IT Architects are in Demand
IT Best Practices Alert By Linda Musthaler, Network World
The past two weeks I've written about new IT certifications that are meant to help you skill-up to prepare for higher-level positions or for very specific technical roles. This week I checked in with my friend James Del Monte, president of JDA Professional Services, Inc., a Houston-based company that specializes in IT staff placement. I wanted to get a feel from Del Monte as to what the IT employment scene is like today, and how useful these new certifications would be for IT professionals.
While the U.S. unemployment rate overall remains high -- 9.2% as of September 2010, according to the U.S. Bureau of Labor Statistics -- we have to drill down into the numbers to get the outlook for the IT profession, which is decidedly brighter than the economy as a whole. In fact, IT employment has been growing steadily throughout the year, as reported by the TechServe Alliance. While overall employment plodded along at a growth rate of only 0.26% over the past year, IT employment is up 1.8% for the same time frame.
Del Monte says he's seeing hiring demand in a couple of different areas. "Within the networking arena, it's all about reducing costs and consolidation," he says. "Whether it's data centers, server farms, virtualization or storage issues, it's about doing more with less, and this drives the need for higher-level skills from an engineering perspective." Del Monte says the professionals in highest demand today are the true infrastructure architects and engineers who can map out the consolidation strategy. In contrast, he's not seeing many requests for the people with the skills to perform daily operations.
Some of the hot skills involve virtualization. "VMWare. Citrix. SAN storage. Employers are looking for people with experience with these technologies," Del Monte says. "People don't need the certifications in these areas as much as they simply need to have experience." He says that Cisco VoIP is also in high demand.
OK, but what about the junior-level IT professionals who don't yet have the hands-on experience to be virtualization experts or infrastructure architects? I asked Del Monte how these people can skill-up to improve their career prospects. "You've got to be in the right environment and tag along with someone who is working the important projects," he advises. "It's especially important to learn how to present the business case while also implementing the technology solutions."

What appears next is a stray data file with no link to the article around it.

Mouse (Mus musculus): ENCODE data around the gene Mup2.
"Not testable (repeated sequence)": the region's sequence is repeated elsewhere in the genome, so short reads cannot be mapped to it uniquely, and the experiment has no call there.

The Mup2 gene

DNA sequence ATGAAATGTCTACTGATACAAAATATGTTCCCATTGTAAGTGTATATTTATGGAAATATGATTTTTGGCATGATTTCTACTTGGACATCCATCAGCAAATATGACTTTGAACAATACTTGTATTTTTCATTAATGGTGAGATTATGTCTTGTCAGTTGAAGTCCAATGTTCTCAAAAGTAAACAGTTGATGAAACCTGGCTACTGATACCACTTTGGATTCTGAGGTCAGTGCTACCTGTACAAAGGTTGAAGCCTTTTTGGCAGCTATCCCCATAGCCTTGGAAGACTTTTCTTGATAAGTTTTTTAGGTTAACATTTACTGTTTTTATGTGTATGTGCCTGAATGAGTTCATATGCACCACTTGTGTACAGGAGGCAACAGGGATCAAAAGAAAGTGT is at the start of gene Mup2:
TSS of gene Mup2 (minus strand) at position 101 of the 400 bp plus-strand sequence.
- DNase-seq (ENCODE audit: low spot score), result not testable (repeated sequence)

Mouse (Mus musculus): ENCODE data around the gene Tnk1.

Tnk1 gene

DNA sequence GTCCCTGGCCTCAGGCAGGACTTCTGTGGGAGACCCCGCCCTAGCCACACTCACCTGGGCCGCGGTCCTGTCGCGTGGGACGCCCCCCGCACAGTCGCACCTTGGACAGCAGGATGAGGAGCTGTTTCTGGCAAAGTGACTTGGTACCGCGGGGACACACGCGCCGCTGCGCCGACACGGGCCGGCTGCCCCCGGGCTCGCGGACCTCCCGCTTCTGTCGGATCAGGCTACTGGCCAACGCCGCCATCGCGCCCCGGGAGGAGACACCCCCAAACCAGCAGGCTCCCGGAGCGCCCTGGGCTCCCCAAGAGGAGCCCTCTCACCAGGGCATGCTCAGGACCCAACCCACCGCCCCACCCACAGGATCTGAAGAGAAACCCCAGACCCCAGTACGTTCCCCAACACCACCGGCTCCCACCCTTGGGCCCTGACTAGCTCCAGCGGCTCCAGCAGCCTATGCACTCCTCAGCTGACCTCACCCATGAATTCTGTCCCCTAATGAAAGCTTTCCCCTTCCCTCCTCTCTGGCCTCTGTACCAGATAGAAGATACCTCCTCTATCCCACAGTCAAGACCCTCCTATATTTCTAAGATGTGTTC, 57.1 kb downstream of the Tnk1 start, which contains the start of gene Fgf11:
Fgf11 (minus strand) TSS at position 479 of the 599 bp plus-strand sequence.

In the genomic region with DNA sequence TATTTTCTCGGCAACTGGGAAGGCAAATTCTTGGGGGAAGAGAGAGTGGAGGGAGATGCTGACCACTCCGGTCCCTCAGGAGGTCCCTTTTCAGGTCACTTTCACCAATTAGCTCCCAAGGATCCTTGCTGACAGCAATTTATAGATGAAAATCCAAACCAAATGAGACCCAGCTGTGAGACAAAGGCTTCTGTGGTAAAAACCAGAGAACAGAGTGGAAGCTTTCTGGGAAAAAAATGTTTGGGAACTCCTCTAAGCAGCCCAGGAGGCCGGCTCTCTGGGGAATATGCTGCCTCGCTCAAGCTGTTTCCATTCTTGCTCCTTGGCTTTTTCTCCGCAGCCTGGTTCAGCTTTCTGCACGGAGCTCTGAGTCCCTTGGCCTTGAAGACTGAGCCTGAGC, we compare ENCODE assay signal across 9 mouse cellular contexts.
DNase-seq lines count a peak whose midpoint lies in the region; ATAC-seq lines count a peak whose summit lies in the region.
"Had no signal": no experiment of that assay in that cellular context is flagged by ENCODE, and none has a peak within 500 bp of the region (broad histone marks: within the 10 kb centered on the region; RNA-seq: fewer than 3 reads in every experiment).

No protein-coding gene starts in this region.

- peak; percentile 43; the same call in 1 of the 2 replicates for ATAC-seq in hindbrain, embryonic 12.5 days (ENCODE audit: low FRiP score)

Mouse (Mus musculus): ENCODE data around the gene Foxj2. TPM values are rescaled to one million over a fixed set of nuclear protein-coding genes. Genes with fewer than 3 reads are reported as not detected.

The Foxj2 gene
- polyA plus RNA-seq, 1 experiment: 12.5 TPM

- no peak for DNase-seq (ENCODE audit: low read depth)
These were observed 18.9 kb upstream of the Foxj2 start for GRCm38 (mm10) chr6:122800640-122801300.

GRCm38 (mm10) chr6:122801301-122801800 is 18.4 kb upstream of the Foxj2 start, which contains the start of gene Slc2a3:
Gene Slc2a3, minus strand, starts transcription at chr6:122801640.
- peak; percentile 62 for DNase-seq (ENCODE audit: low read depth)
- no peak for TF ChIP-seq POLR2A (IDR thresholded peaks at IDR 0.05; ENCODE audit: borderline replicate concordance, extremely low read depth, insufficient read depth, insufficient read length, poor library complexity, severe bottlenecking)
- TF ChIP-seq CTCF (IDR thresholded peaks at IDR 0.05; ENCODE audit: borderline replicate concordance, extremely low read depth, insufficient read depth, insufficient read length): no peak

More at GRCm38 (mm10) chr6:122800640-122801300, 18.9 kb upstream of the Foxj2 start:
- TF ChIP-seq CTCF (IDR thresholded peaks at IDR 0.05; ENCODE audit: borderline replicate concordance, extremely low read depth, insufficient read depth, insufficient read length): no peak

Who is doing the hiring these days? Del Monte says he's seeing an increasing demand for people to work for hosted services companies. "Lots of businesses are consolidating their data centers, and one of the strategies is to outsource the data center to a managed service provider," Del Monte says. "These hosting companies are hiring the technical people, and businesses are hiring the strategic-level people that are attuned to the business operations."
One lingering effect of the recession is that companies are still putting off projects as long as they can. Del Monte believes this is creating a soft market for people with lower level skills, especially pertaining to Microsoft and Cisco. "The delay in doing some projects, as well as the data center consolidation projects, is actually having the effect of reducing the need for lower level people," according to Del Monte. He says these folks might consider working for the hosted service providers, or try gaining new skills to become more relevant in today's market.
As for IT salaries, Del Monte says that internal salary increases are very low: "Somewhere between zero and five percent." However, the "good people" -- those with the high level architecture experience -- are commanding good salaries and even significant increases. "Employers know that good people are hard to find as well as hard to keep, and they're willing to pay for those kinds of professionals," says Del Monte says.
During the recessionary times of the past two years, many IT professionals were afraid to or couldn't afford to change jobs. People are getting restless, but Del Monte says it's still a slow market. "Employers only need one or two key people to plan and architect their IT strategy," he says. "It's these people who have the best opportunity to flourish in today's market."
Read more about infrastructure management in Network World's Infrastructure Management section.
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